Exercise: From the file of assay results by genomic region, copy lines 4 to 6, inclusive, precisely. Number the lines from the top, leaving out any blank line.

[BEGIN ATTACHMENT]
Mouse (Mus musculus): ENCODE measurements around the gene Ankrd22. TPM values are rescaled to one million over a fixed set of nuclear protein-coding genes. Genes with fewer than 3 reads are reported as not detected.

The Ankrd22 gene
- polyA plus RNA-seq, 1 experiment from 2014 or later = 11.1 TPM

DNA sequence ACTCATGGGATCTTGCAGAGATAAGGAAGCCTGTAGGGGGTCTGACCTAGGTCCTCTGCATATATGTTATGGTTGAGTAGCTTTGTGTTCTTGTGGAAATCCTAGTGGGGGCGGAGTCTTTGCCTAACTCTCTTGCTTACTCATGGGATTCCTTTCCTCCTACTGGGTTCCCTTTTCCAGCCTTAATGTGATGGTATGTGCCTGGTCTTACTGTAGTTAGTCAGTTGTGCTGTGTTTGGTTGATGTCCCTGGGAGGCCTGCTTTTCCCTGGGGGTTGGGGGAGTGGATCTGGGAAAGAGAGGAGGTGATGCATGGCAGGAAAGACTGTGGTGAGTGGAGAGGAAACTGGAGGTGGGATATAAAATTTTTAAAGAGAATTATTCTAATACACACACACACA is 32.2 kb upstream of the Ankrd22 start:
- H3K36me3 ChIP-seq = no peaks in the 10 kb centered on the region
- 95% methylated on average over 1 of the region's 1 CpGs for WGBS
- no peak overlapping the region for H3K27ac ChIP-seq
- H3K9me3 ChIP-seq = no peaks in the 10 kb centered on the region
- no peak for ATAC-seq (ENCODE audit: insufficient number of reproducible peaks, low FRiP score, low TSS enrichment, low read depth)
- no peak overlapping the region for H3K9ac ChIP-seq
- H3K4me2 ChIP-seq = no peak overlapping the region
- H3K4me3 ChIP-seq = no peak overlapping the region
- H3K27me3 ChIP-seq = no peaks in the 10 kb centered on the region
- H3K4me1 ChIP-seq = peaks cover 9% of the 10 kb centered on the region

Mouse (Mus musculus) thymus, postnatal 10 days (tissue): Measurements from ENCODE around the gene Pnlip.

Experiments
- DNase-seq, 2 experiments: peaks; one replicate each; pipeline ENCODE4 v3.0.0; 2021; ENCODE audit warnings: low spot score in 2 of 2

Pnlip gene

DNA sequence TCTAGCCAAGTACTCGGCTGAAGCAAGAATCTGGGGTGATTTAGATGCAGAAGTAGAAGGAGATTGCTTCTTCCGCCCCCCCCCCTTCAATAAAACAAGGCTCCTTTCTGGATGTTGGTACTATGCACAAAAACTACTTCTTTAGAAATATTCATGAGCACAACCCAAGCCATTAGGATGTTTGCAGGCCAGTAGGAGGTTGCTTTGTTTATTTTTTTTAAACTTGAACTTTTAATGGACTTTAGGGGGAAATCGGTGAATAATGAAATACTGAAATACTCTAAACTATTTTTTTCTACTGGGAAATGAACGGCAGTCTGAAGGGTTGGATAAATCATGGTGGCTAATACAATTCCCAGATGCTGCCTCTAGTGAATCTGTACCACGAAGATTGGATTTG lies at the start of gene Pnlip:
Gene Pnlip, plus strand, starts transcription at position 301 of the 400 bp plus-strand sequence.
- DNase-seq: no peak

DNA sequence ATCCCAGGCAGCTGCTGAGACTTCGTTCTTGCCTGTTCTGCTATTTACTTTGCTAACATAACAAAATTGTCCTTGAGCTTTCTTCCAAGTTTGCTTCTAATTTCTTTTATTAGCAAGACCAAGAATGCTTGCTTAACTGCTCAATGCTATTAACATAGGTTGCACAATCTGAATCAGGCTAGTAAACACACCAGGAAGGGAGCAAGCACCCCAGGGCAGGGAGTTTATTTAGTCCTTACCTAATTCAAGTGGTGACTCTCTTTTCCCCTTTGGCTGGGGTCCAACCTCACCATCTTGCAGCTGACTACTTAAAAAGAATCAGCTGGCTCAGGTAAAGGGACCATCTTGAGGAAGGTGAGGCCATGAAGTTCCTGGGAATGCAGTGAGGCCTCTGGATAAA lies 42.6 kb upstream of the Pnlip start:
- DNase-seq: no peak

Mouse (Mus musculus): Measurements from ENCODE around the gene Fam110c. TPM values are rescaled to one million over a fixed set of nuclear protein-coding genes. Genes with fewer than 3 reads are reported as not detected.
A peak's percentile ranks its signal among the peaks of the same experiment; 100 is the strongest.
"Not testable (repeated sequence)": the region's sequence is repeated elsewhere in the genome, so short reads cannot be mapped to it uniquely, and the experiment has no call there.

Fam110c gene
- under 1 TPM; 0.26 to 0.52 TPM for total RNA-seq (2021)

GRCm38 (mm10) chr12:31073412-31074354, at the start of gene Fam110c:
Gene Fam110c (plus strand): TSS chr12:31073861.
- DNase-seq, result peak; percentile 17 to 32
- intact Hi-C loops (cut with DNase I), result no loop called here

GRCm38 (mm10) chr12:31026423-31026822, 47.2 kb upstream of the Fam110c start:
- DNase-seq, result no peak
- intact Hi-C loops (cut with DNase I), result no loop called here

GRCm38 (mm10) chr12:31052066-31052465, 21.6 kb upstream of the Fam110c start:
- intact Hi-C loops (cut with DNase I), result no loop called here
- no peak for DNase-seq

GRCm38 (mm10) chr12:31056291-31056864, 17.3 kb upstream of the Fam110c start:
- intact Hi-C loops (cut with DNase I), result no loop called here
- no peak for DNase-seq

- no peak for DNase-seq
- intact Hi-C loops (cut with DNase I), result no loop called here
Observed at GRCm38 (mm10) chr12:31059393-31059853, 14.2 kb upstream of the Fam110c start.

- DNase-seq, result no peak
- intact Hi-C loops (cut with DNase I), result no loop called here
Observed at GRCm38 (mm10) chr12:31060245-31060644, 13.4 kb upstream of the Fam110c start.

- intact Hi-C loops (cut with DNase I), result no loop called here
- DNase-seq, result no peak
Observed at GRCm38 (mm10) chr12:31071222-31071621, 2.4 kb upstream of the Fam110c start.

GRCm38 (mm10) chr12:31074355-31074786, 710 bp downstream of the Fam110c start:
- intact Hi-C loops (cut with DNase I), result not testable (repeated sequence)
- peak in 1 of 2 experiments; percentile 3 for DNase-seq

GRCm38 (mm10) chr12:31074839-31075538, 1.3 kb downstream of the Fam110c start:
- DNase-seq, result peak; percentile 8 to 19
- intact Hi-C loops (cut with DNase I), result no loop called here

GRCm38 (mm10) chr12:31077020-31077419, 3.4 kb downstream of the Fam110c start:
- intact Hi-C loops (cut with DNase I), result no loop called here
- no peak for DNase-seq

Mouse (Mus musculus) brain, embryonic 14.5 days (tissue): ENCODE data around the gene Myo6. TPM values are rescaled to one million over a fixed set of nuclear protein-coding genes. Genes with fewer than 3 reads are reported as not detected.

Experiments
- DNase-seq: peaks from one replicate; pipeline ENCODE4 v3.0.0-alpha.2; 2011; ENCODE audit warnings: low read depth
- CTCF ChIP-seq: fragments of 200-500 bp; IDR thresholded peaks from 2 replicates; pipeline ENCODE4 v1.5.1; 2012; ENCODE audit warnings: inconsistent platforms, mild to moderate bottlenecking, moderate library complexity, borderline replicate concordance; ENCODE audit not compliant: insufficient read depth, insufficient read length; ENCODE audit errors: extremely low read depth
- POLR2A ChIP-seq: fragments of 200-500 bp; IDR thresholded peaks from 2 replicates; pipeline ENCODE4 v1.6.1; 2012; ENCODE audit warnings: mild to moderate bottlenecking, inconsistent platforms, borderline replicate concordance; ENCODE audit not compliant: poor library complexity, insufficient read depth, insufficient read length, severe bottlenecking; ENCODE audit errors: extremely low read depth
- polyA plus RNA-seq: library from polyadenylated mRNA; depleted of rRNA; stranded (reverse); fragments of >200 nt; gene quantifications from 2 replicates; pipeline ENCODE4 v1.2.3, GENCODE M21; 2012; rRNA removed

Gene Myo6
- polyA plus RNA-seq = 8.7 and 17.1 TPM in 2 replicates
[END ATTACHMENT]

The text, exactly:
DNA sequence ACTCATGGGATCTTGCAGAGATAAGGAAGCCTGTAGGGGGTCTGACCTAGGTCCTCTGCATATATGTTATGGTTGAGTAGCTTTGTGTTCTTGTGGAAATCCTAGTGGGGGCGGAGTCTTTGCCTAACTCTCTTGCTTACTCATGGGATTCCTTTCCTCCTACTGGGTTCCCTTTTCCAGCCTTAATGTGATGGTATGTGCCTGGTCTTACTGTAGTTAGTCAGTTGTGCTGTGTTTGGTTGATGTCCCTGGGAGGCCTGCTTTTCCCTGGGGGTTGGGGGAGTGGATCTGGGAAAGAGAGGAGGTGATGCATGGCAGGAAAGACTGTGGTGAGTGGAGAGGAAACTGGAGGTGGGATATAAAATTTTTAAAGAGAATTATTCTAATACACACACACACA is 32.2 kb upstream of the Ankrd22 start:
- H3K36me3 ChIP-seq = no peaks in the 10 kb centered on the region
- 95% methylated on average over 1 of the region's 1 CpGs for WGBS